As the fifth anniversary of Iraqi war drew imminent, Iraqi people still strive for survival rather than enjoying a free and just life as they expected before the war.
Before the U.S.-led war against Saddam Hussein's reign in 2003,the U.S. administration depicted a rosy future with freedom and justice of Iraq.
However, five year passed, Iraqis see nothing but daily killings, bombings and abductions only.
While the Iraqi government itself was somewhat worn out by the limitless wait, Iraqi people is becoming sophisticated in waiting for a seemingly visionary better life amid U.S. occupation.
They have learned how to wait for long hours for getting fuel, how to wait near a numerous number of security checkpoints for passing, how to wait months in the same government offices forgetting passports or other documents, how to wait for the next morning without light.
A day before the fifth anniversary of the Iraqi war, Xinhua reporters went to streets on Wednesday to hear what the Iraqis are thinking now.
"Five years of the U.S. occupation will lapse soon without me spending even one day in comfort. We are waiting for the day when we can see the withdrawal of the U.S. forces from our country. It will be then the most beautiful day to us since we will have the real freedom of not seeing the unidentified bodies scattered in the streets of Baghdad and other areas, of not seeing the horrible U.S. tanks and vehicles in our streets, and of not hearing the thunderous daily explosions in our cities," an old man called Abu Ali said, gulping a long sip of cigarette.
"The Iraqis endure bitter waiting, paying back for their leaders' mistakes," the old man deeply signed with a heavy smoke blown out, referring to the toppled former president Saddam Hussein.
Abbas Ali, a 23-year-old porter at a popular market in Karbala,100 km south of Baghdad, said he "was one of those who have been deceived by the notion of democracy and freedom."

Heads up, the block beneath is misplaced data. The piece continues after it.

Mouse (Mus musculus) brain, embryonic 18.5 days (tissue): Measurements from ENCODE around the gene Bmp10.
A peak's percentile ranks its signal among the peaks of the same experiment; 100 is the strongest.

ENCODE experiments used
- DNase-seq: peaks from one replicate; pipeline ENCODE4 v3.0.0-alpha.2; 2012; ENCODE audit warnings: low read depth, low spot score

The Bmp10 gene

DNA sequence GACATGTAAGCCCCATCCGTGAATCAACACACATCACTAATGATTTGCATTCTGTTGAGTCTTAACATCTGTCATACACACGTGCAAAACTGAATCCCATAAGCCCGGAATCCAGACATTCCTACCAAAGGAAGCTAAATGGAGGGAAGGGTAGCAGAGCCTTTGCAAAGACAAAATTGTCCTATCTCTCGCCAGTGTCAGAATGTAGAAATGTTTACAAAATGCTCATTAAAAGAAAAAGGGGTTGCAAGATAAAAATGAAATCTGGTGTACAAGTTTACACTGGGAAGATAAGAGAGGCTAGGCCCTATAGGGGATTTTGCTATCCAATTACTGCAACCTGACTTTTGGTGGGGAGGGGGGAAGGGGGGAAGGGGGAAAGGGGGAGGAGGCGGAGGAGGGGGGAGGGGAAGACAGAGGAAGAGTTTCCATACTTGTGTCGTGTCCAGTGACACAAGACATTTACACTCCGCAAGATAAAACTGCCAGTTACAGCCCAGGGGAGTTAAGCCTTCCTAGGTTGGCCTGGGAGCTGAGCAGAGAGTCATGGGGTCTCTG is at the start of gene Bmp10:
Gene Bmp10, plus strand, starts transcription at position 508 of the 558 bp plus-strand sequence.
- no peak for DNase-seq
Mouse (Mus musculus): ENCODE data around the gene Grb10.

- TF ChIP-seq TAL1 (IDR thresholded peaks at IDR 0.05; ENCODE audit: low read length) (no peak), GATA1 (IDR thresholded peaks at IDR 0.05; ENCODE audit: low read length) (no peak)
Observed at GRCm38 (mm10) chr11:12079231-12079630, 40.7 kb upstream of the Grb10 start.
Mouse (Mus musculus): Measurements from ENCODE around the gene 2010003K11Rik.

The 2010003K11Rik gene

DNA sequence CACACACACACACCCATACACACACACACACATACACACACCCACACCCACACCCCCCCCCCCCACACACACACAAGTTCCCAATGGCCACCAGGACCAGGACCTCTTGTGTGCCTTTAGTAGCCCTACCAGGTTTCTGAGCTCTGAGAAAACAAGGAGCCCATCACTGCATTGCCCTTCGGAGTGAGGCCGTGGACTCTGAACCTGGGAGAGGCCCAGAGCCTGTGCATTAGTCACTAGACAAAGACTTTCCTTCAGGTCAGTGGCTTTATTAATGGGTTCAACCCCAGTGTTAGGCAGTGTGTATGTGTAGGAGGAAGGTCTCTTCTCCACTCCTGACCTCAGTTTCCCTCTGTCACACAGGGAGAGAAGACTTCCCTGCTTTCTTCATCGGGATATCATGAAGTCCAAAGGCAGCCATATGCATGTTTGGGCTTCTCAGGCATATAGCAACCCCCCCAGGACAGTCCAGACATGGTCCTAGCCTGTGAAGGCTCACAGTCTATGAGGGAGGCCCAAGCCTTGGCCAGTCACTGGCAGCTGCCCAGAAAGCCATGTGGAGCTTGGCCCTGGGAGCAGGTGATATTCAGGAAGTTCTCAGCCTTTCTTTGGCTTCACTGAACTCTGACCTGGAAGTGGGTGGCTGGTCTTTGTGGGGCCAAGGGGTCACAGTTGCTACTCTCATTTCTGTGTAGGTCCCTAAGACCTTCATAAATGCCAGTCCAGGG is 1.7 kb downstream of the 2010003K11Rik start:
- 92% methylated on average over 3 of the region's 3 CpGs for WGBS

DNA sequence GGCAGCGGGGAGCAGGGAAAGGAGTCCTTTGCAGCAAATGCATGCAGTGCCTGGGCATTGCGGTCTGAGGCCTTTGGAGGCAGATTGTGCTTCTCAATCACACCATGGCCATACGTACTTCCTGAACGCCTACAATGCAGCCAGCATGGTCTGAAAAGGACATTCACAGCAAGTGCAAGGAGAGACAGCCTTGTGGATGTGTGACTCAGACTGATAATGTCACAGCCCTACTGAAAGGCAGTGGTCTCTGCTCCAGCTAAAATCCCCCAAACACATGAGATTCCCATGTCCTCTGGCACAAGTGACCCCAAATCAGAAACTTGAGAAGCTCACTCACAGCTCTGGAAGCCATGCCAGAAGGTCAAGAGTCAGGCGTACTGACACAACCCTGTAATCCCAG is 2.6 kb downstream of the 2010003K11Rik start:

"I am so frustrated after discovering that we have got only lies. After the U.S. invasion I became so glad because I have heard about many rosy promises. Then I thought that my poor living conditions will turn bright. Unfortunately, after five years, my hope went in vain," the young guy complained.
Umar Dhahi, a middle-aged man, ridiculed the changes over the past five years. "Who said nothing is changed in Iraq? People have been killed, the infrastructures have been destroyed, thousands of Iraqi children were now orphaned, and thousands of women became widows," he reeled off.
"The rest of the Iraqis should be patient since everything will be changed," Dhahi said sarcastically.
The Iraqi women spend their days in painful wait as well. Some of them wait for the coming of their sons in the U.S. and Iraqi jails, while others wait for their children to come back safe without facing explosions on their way to and from schools.
"I am waiting bitterly day and night for the releasing of my son from a U.S. prison in southern Iraq. He was detained two years ago. I also wait for other sons to come back safe from their schools, since I don't want them to be killed or injured by an attack," Um Yaser, an Iraqi housewife, said in great worry.